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Paul pulls plug on education bill markup
Overhaul of No Child Left Behind successor delayed
Question of the Day
Sen. Rand Paul put a quick end to Wednesday morning's Senate markup of a long-awaited education reform bill to overhaul the 10-year-old No Child Left Behind (NCLB) law.
The Kentucky Republican objected under the Senate's "two-hour" rule, which requires unanimous consent for a committee to meet for longer than two hours once the full body is in session. The Health, Education, Labor and Pensions Committee is expected to resume the session at 8 a.m. Thursday.
Mr. Paul said he and other senators have had only a few days to read the 868-page legislation and called for a three-week hiatus so lawmakers have time to review it.
"It's hard to digest," he told reporters after meeting, which lasted about 90 minutes.
Later on Wednesday, Mr. Paul came under fire from Democrats on the Senate floor, who suggested that if the Kentucky senator is unfamiliar with the legislation he has only himself to blame.
"I think there's a responsibility on the behalf of the committee members to be active in the committee," said Sen. Al Franken, Minnesota Democrat. "To come to hearings, to be engaged in the process, to approach the chairman — isn't that part of our responsibility?"
The HELP Committee has held about 10 hearings on education reform over the past two years, Mr. Harkin said, though none have been held since Mr. Paul began his term in January.
Before the markup's abrupt ending, the committee had begun moving through 144 amendments, 74 of which were filed by Mr. Paul. He said that he believes the reform package, crafted by HELP Committee Chairman Sen. Tom Harkin, Iowa Democrat, and Sen. Michael B. Enzi, Wyoming Republican, too closely mirrors the 2001 No Child Left Behind law, which represented the Bush administration's signature education achievement.
But Mr. Harkin, Mr. Enzi and others reject the notion that they're merely tweaking NCLB and point out that their proposal eliminates much of it, including the much-maligned "adequate yearly process" (AYP) system, which calls for sanctions if 100 percent of students are not proficient in reading and math by 2014.
The Harkin plan includes other major changes, such as letting states design their own accountability systems and establishing a system of federal intervention for only the worst-performing 5 percent of schools in a state and the 5 percent with the largest achievement gaps between ethnic groups.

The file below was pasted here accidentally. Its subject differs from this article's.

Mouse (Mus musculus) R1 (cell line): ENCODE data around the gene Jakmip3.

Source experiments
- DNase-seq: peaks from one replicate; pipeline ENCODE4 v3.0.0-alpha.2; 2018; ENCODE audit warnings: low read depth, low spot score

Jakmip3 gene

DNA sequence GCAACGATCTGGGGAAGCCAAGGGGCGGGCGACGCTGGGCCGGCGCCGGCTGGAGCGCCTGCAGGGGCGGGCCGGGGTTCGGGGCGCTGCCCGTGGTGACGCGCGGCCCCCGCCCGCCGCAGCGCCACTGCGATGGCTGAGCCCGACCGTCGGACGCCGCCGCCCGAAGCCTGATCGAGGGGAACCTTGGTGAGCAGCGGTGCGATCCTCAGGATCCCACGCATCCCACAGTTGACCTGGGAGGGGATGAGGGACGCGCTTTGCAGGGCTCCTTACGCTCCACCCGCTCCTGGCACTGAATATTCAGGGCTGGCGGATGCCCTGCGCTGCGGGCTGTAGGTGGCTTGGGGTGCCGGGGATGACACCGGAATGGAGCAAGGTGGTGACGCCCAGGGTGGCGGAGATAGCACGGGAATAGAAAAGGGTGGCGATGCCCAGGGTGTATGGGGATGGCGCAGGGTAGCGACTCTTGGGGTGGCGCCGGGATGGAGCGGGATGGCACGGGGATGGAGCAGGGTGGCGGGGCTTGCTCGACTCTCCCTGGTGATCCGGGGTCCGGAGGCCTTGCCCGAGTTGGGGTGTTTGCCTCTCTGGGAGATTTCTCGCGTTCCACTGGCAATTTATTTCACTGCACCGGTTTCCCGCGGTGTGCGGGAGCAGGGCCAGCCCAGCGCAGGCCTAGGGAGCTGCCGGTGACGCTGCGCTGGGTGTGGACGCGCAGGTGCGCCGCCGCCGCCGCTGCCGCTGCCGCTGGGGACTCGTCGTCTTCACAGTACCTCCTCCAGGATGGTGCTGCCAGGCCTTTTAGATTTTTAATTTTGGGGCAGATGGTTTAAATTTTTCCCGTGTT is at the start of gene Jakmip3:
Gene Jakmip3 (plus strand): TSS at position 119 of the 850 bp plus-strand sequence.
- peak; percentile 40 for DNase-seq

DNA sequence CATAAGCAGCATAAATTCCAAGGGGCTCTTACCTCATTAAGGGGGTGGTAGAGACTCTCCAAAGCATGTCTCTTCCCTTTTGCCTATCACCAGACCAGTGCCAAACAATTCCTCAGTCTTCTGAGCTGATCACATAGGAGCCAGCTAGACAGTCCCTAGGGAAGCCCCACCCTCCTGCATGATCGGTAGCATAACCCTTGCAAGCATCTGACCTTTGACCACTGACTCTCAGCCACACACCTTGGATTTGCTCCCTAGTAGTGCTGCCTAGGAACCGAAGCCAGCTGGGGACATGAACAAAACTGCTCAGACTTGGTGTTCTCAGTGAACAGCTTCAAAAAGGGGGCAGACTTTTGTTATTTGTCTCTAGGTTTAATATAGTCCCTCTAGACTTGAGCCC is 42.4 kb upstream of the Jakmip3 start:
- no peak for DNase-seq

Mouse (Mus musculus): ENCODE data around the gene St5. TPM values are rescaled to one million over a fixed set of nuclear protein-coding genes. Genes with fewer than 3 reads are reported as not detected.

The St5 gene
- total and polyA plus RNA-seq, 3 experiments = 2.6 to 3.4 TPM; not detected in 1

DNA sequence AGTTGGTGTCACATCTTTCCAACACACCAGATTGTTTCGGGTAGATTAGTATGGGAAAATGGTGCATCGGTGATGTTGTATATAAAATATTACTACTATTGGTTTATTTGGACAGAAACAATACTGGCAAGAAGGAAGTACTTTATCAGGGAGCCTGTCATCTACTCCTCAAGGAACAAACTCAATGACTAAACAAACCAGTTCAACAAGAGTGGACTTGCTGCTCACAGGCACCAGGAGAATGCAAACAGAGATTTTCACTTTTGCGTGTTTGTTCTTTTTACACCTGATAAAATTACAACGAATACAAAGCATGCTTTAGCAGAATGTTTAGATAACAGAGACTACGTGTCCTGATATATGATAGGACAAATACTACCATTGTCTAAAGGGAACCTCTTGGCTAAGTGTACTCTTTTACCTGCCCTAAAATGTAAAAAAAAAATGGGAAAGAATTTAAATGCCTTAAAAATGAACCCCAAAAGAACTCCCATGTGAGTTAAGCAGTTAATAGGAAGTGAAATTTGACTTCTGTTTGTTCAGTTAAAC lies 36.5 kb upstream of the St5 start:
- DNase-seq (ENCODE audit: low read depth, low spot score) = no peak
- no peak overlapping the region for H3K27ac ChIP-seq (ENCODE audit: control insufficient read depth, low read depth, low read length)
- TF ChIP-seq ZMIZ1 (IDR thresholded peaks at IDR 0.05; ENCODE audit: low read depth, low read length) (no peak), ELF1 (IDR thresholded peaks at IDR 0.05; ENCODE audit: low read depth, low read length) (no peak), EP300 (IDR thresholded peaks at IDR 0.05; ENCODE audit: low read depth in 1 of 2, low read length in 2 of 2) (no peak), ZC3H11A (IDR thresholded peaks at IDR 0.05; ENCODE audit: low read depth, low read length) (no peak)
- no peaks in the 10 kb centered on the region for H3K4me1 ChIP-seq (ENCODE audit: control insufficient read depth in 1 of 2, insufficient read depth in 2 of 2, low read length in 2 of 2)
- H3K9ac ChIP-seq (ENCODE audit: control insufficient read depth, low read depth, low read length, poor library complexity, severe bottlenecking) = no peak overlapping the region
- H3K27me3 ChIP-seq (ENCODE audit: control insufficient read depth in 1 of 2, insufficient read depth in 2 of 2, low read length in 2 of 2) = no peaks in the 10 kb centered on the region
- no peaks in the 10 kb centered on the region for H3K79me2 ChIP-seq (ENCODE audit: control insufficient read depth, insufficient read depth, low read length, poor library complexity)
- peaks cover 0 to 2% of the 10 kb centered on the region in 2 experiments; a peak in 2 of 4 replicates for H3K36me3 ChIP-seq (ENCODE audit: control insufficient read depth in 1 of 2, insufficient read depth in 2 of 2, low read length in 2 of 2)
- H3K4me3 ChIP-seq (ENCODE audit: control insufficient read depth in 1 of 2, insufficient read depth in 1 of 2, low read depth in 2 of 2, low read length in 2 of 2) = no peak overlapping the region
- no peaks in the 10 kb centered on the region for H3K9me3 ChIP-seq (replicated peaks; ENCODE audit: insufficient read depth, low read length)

Mr. Harkin said that the committee will not be deterred by Mr. Paul's delay and that he will circumvent the Kentucky senator's tactics by continuing the markup before and after each day's Senate session.
"If senators think we will be deterred in our determination to move this bill through committee, I can assure you that is not the case. We can start early, we can stay late. We will complete work on this bill," he said.
Mr. Harkin also took aim at the number of amendments filed by Mr. Paul, accusing him of holding up the legislative process for partisan reasons. During a speech on the floor, he admonished his colleagues that "no one person gets to dictate what's in this bill."
Wednesday's episode raises questions about how quickly the committee can move through the amendment process and get the bill to the Senate floor. Earlier this week, Sen. Lamar Alexander, Tennessee Republican, was optimistic that a bill could be on President Obama's desk "by Christmas."
Even if the Harkin bill is passed by the Senate during the next few weeks, it would have to be reconciled with the House proposal. Rep. John Kline, Minnesota Republican and chairman of the House Committee on Education and the Workforce, has taken a piece-by-piece approach, pushing bills dealing with charter schools, eliminating duplicative federal programs and providing funding flexibility for states and districts through his panel.
Mr. Kline and his fellow Republicans will introduce at least one more bill aimed at recruiting more effective teachers and reforming how schools are accountable to the federal government.
With much work to be done in both chambers, several lawmakers have lamented the fact that reform efforts are now hung up on "process," while school districts and states continue to live under NCLB mandates. Sen. Michael F. Bennet, Colorado Democrat and HELP committee member, said Wednesday's events reinforce the negative opinions most Americans have about Congress.
"There's a reason we have a 12 percent approval rating," he said on the Senate floor.
© Copyright 2014 The Washington Times, LLC. Click here for reprint permission.
About the Author
Ben Wolfgang covers the White House for The Washington Times.
Before joining the Times in March 2011, Ben spent four years as a political reporter at the Republican-Herald in Pottsville, Pa.
He can be reached at email@example.com.
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